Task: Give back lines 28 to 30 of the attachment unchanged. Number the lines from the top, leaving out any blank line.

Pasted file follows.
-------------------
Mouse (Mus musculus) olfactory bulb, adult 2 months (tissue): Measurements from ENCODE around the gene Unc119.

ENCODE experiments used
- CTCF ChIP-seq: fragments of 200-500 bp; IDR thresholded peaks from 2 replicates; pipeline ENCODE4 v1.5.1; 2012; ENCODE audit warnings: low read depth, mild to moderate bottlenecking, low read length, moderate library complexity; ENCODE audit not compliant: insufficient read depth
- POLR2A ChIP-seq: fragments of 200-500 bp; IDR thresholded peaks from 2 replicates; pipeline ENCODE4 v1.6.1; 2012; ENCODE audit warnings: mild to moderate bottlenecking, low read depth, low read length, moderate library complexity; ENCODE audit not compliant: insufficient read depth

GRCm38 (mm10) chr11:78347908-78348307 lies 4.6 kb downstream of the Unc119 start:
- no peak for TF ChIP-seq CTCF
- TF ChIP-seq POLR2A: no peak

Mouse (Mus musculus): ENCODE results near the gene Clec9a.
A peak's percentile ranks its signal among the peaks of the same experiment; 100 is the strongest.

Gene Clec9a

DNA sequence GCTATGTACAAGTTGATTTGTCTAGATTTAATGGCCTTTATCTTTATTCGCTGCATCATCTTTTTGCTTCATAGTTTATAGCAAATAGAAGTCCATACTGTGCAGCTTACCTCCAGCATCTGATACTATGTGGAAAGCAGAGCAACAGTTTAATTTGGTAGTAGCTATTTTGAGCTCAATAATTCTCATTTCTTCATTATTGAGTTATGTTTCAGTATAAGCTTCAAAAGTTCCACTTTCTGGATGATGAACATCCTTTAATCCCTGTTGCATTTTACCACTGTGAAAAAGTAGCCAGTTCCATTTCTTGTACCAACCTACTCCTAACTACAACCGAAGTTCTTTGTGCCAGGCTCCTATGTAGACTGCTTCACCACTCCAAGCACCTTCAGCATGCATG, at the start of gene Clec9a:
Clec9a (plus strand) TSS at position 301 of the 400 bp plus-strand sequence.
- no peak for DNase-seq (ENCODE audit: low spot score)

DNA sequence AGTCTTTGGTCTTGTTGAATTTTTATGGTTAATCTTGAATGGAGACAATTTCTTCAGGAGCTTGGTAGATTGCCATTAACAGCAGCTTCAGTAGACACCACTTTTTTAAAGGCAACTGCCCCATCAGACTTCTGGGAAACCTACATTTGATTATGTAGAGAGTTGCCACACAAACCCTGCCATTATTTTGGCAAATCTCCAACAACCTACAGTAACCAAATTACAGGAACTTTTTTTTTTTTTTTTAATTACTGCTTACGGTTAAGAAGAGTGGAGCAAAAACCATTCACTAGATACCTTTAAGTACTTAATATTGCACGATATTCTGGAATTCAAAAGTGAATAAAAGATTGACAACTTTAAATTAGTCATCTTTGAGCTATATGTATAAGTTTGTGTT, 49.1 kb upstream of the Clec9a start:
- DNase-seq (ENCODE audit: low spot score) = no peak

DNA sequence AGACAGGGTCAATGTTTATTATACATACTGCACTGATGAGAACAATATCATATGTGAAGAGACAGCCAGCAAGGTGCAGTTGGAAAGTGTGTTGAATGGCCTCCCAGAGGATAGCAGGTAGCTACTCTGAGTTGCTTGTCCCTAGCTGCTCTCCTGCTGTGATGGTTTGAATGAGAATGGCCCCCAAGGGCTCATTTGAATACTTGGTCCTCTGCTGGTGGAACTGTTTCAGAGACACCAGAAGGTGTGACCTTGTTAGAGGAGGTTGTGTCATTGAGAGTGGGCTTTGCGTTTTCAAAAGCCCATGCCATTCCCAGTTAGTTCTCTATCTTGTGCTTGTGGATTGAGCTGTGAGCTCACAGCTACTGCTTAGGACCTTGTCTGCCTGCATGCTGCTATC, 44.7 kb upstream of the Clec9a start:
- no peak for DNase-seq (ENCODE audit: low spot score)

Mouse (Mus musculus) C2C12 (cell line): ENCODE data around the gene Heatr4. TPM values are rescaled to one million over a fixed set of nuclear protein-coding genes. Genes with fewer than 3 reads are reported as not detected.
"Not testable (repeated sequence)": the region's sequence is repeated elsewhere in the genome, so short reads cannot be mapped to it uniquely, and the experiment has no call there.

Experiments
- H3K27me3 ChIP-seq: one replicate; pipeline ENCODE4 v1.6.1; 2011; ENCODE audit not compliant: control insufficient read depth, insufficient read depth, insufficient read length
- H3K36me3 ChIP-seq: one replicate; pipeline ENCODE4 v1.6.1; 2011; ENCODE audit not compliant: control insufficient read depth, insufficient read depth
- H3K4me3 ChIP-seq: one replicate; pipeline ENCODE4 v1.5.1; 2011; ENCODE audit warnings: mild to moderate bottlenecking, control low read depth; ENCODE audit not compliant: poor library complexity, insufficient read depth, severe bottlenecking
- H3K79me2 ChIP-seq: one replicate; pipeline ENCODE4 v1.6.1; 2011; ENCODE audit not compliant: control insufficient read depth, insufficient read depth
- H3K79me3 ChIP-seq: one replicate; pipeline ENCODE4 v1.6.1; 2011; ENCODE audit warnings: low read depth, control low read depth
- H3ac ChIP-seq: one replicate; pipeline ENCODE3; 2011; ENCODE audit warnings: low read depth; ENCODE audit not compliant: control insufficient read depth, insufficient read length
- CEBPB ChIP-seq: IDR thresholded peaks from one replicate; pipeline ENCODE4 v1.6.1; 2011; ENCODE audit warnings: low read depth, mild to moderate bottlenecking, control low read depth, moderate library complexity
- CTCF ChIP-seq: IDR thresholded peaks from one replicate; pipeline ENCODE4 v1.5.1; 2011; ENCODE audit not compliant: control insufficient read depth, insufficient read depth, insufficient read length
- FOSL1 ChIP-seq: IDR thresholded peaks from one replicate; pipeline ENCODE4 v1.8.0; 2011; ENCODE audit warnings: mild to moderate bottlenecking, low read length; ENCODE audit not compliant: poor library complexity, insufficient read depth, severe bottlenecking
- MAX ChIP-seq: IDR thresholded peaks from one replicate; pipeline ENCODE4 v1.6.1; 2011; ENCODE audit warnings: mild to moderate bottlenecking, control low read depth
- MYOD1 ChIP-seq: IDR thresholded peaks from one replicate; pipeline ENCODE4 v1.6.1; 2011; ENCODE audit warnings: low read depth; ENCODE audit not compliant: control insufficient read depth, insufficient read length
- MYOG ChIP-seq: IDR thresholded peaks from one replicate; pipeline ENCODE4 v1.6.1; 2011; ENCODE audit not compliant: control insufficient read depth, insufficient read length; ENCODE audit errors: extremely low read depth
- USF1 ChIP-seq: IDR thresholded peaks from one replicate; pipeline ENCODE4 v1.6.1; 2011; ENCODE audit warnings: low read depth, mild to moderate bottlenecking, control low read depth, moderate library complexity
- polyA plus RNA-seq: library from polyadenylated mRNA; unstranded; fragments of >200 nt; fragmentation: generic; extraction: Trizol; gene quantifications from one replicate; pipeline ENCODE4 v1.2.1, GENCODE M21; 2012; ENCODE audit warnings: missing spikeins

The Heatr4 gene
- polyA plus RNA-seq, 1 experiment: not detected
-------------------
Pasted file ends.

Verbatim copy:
- CTCF ChIP-seq: IDR thresholded peaks from one replicate; pipeline ENCODE4 v1.5.1; 2011; ENCODE audit not compliant: control insufficient read depth, insufficient read depth, insufficient read length
- FOSL1 ChIP-seq: IDR thresholded peaks from one replicate; pipeline ENCODE4 v1.8.0; 2011; ENCODE audit warnings: mild to moderate bottlenecking, low read length; ENCODE audit not compliant: poor library complexity, insufficient read depth, severe bottlenecking
- MAX ChIP-seq: IDR thresholded peaks from one replicate; pipeline ENCODE4 v1.6.1; 2011; ENCODE audit warnings: mild to moderate bottlenecking, control low read depth